RACINE COUNTY — The Racine County district attorney is reminding retailers and customers that products containing CBD oil can only be sold under “very limited circumstances,” under the supervision of a physician.
In a news release, Racine County DA Patricia Hanson said her office has received inquiries about the possession and sale of these products in Wisconsin, and she noted retailers at liquor stores and convenience stores have started selling CBD “Gummie bears” and CBD oil. Hanson said retailers have been advised that these products are legal to sell and possess in Wisconsin, but that is not true.
Hanson said she’s advised law enforcement to make contact with store owners and management when these products are spotted in stores, to determine whether the products are being stolen lawfully. If not, law enforcement has been advised to remove the products from store shelves and ask for consent to search the store for more unlawful products.
Hanson noted in the release that some merchants who have cooperated with investigators have revealed products that contain THC, the ingredient in marijuana, despite labeling to the contrary. She noted that if the products do not contain THC, there are still requirements that must be met by the customer and retailer.
She said law enforcement officials especially want parents to be aware of these products and cautious with children who may mistake them for candy.
Anyone with information regarding sources of these products is asked to contact law enforcement. Hanson noted in the release that “CBD oil and other CBD products with or without THC are illegal to possess or distribute in Wisconsin except for patients with a doctor’s certification in very limited circumstances.”
CBD frequently takes the form of CBD oil, capsules, sprays, lotions, balms, “edibles,” or “vapes” and has been sold in stores nationwide and online. In Wisconsin, some stores have been selling versions of CBD for more than three years. These vendors claim that the version of CBD they sell is legal because it contains less than 0.3 percent THC, making it by their interpretation, legal. It is not, Hanson said.
Background information on the legality of CBD in Wisconsin
In April 2017, Governor Scott Walker signed a bill to legalize the use of CBD with a prescription in very limited cases. However, since that time, there has been much confusion among consumers and store owners regarding the legality of CBD in the state of Wisconsin.
Wisconsin law flatly prohibits the distribution and possession of any CBD product containing THC. There are no exceptions to this prohibition. If the CBD product does not contain THC, then Wisconsin law similarly prohibits distribution and possession, but there are two very limited exceptions to this rule.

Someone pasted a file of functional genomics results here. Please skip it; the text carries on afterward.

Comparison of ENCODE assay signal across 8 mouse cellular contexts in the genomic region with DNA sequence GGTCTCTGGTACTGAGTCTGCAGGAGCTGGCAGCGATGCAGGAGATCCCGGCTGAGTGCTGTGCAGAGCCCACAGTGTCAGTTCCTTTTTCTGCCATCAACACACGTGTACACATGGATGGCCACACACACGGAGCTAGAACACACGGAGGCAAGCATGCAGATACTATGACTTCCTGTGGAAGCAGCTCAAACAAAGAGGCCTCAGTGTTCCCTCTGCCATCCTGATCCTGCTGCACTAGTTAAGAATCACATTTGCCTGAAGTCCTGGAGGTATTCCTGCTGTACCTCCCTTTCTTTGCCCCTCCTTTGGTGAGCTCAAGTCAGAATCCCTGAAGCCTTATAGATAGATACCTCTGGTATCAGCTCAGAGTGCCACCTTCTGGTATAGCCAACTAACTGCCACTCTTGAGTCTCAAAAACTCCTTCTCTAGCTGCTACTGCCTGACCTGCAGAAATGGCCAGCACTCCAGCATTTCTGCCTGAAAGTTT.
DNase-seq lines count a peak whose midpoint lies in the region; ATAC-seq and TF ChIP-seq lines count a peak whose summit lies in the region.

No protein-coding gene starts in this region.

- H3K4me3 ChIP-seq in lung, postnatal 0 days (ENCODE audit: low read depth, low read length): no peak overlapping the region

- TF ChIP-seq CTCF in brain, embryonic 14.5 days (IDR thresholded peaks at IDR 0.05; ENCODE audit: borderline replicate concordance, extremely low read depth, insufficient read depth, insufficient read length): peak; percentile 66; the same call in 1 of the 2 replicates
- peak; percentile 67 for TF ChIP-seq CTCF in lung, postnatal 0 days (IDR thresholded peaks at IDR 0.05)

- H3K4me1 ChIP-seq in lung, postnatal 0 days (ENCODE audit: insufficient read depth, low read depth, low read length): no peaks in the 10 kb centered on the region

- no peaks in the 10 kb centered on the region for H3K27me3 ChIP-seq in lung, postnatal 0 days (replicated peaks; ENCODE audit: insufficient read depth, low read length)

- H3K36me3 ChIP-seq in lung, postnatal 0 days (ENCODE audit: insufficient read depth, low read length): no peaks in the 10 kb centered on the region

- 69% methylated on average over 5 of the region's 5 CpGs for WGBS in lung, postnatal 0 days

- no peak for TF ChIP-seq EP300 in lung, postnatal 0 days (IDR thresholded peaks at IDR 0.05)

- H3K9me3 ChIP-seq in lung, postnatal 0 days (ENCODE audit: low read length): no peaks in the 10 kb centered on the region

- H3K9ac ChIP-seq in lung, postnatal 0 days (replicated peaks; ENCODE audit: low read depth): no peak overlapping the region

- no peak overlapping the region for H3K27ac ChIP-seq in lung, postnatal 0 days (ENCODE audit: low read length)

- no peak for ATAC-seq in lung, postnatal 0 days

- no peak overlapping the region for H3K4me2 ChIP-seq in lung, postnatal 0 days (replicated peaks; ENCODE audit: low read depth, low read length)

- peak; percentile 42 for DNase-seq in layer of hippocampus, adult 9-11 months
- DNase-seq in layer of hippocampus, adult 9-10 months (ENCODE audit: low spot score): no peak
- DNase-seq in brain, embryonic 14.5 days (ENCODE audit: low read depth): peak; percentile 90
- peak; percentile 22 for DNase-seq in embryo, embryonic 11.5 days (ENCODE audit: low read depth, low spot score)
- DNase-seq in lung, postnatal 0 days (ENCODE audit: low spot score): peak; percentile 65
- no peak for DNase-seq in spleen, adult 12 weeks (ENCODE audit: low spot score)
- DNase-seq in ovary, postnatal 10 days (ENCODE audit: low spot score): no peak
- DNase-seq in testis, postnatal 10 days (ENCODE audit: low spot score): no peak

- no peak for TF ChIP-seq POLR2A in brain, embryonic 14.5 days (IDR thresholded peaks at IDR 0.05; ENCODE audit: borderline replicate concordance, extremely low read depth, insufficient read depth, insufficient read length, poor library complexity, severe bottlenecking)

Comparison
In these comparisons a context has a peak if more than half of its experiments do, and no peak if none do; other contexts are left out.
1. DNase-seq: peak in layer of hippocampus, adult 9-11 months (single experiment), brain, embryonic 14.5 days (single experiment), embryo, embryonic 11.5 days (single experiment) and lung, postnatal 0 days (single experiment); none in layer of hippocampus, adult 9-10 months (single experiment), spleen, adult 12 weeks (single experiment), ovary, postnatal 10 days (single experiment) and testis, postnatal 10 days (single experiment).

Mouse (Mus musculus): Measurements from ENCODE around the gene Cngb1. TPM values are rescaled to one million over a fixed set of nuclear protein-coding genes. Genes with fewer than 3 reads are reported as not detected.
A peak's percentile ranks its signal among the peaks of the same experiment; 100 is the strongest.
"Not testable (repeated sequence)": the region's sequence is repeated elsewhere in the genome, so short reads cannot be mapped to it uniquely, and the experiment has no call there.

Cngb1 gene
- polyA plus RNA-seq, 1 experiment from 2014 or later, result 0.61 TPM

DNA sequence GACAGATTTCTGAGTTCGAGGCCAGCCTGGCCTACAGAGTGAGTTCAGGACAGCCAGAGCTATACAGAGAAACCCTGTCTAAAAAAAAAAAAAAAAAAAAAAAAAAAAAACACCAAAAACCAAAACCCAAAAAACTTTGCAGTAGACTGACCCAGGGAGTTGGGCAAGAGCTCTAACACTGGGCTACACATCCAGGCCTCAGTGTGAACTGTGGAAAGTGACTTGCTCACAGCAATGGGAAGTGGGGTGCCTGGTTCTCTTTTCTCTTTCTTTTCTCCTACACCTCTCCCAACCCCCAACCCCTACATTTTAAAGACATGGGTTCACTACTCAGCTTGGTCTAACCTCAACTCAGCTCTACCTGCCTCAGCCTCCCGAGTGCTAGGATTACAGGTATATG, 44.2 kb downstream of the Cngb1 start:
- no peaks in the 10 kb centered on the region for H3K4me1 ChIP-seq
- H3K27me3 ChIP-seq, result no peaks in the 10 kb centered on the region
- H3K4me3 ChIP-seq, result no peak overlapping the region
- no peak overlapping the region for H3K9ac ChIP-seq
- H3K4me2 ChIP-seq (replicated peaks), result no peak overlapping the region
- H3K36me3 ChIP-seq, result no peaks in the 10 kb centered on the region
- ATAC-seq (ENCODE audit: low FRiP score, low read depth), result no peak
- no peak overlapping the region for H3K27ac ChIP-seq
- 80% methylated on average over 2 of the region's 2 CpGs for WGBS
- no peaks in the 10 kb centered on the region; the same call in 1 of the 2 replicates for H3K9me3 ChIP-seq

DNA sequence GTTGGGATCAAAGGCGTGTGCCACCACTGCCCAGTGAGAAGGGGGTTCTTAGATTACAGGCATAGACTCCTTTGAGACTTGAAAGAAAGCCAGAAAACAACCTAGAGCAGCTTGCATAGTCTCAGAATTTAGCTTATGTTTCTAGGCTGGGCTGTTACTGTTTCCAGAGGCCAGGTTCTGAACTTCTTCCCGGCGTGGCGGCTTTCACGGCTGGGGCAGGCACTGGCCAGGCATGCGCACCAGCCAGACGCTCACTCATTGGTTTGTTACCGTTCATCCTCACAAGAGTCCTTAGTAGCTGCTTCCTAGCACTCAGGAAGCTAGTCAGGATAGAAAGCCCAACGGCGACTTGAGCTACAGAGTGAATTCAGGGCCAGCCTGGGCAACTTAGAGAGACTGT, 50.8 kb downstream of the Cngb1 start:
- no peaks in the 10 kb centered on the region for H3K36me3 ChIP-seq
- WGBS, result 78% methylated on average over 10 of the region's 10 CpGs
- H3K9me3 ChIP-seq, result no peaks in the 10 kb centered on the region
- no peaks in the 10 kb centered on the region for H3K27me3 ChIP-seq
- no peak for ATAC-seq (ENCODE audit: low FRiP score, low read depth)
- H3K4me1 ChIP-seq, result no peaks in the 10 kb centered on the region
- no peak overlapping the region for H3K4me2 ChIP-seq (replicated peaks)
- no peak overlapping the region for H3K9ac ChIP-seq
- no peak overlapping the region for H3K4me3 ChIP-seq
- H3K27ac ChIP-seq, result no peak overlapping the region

A physician or pharmacy may distribute CBD (without THC) if they are specifically operating under (a) an investigational drug permit issued by the federal FDA and (b) approval by the Wisconsin Controlled Substances Board. See Wis. Stat. s. 961.34(2). An individual may possess CBD (without THC) if they also possess a certification issued by a physician. This certification must include as follows: (a) a date of issue no more than one year before the date of possession, (b) the name, address, and telephone number of the physician, (c) the name, address, and phone number of the patient, and (d) a certification that the patient possesses the CBD to treat a medical condition. See Wis. Stat. s. 961.32.
Individuals or retailers distributing or possessing CBD (without THC) without authorization are subject to the following penalties:
Distribution or Possessing CBD without THC. If the CBD does not contain THC, and the person or business does not have permission as described above, then distribution and possession would violate Wis. Stat. 961.38(1n) and may be subject to a forfeiture punishable by no more than $200 under Wis. Stat. s. 939.61(1).
Individuals or retailers distributing or possessing CBD containing THC are subject to the following penalties:
Possession of CBD Containing THC. If the CBD contains a reportable amount of THC, then prosecutors could charge the possession under Wis. Stat. § 961.41(3g)(e). Penalties range from an unclassified misdemeanor ($1,000 fine and/or up to six months in jail) to a Class I Felony ($10,000 fine and/or up to three years six months in prison), depending on whether it is a first conviction for a drug crime.
Distribution of CBD Containing THC. If the CBD contains a reportable amount of THC, then prosecutors could charge the delivery or possession with intent to deliver THC under Wis. Stat. § 961.41(1)(h) or (1m)(h). Depending on the quantities involved, penalties range from a Class I Felony ($10,000 fine and/or up to three years, six months in prison) to a Class E Felony ($50,000 fine and/or up to 15 years in prison).